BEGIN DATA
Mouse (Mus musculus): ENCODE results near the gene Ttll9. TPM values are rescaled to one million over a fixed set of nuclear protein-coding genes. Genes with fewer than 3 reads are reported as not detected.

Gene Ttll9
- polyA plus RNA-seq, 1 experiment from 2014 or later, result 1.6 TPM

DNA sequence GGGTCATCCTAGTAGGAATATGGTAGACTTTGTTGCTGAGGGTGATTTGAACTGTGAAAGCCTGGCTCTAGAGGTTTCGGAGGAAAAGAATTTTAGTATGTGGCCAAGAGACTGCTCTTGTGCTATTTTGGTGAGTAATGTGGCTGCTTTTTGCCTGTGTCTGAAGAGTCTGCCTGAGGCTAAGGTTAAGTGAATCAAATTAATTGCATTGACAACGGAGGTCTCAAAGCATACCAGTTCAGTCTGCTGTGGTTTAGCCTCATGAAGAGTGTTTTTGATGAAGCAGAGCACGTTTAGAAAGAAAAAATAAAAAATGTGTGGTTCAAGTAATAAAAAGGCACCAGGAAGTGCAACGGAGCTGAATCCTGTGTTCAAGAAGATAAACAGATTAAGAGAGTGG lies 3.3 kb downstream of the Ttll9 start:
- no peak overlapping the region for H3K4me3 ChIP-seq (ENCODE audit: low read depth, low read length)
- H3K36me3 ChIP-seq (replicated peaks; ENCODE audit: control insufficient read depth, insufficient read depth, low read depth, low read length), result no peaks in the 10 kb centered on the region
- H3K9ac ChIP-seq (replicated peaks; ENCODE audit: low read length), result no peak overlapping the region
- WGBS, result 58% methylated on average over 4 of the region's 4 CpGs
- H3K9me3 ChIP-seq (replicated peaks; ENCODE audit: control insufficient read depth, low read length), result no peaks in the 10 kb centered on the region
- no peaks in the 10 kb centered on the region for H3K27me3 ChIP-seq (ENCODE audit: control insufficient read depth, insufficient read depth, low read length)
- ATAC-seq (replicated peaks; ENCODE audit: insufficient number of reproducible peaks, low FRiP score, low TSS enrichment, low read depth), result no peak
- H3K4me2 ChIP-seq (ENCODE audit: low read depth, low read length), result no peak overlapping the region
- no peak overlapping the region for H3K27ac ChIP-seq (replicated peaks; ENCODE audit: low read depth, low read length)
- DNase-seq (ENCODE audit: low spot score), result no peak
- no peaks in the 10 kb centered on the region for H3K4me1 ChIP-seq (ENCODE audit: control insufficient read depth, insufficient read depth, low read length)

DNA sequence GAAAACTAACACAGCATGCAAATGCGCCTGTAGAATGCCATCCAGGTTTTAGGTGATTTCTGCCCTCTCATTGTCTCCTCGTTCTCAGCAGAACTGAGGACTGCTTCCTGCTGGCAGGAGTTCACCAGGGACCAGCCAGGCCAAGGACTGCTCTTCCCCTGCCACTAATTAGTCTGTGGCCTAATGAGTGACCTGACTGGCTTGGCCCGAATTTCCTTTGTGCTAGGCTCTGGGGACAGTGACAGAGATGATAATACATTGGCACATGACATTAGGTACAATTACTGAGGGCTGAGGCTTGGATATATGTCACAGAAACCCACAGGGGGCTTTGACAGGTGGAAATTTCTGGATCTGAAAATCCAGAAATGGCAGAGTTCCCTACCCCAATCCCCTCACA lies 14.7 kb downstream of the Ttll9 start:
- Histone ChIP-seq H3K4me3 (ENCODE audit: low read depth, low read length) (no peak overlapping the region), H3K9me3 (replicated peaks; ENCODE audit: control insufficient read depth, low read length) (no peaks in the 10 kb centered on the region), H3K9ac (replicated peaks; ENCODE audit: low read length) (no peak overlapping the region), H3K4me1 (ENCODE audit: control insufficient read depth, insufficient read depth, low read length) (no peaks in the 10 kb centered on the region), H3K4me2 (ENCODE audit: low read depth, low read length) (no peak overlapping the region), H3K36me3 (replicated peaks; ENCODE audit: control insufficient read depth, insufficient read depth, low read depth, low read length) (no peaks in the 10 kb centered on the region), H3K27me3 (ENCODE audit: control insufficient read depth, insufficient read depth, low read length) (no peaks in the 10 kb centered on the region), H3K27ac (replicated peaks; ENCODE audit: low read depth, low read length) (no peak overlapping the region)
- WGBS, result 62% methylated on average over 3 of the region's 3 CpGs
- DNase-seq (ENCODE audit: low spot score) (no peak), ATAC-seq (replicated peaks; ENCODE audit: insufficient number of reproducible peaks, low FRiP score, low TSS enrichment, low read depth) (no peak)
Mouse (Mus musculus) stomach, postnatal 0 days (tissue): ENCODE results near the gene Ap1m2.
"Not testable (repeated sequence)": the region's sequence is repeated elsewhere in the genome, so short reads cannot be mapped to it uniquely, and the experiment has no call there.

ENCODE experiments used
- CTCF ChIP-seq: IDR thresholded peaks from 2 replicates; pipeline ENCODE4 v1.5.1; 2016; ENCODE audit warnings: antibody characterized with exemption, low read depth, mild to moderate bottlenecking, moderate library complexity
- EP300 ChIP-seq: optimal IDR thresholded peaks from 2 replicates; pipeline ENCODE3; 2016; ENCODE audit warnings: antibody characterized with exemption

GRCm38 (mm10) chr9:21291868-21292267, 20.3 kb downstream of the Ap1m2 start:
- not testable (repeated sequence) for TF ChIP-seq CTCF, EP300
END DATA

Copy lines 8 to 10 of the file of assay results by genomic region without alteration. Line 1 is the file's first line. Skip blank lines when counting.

- WGBS, result 58% methylated on average over 4 of the region's 4 CpGs
- H3K9me3 ChIP-seq (replicated peaks; ENCODE audit: control insufficient read depth, low read length), result no peaks in the 10 kb centered on the region
- no peaks in the 10 kb centered on the region for H3K27me3 ChIP-seq (ENCODE audit: control insufficient read depth, insufficient read depth, low read length)